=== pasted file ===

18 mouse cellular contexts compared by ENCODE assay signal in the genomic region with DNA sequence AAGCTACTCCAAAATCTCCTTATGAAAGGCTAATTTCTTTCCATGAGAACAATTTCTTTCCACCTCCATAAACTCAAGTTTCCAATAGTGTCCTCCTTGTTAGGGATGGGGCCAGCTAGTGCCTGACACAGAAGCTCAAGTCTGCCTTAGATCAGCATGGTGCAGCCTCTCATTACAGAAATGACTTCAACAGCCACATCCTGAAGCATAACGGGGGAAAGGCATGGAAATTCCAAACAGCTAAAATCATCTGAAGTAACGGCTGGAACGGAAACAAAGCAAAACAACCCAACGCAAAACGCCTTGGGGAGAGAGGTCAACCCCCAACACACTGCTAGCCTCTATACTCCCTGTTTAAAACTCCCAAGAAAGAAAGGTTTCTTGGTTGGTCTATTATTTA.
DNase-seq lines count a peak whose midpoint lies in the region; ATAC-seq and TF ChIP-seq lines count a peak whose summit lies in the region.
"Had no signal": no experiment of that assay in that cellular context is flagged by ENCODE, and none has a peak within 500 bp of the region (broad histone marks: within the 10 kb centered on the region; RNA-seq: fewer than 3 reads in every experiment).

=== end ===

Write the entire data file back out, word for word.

18 mouse cellular contexts compared by ENCODE assay signal in the genomic region with DNA sequence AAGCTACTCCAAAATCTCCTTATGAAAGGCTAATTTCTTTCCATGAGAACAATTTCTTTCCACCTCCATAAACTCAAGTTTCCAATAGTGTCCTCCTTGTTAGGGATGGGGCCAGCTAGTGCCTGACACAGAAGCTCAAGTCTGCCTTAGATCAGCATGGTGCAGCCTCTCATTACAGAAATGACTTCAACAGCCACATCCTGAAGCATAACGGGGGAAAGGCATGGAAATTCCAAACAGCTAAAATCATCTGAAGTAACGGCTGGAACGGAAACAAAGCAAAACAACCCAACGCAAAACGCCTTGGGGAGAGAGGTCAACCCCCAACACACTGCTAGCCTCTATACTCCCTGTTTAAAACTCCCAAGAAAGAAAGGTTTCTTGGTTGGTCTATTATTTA.
DNase-seq lines count a peak whose midpoint lies in the region; ATAC-seq and TF ChIP-seq lines count a peak whose summit lies in the region.
"Had no signal": no experiment of that assay in that cellular context is flagged by ENCODE, and none has a peak within 500 bp of the region (broad histone marks: within the 10 kb centered on the region; RNA-seq: fewer than 3 reads in every experiment).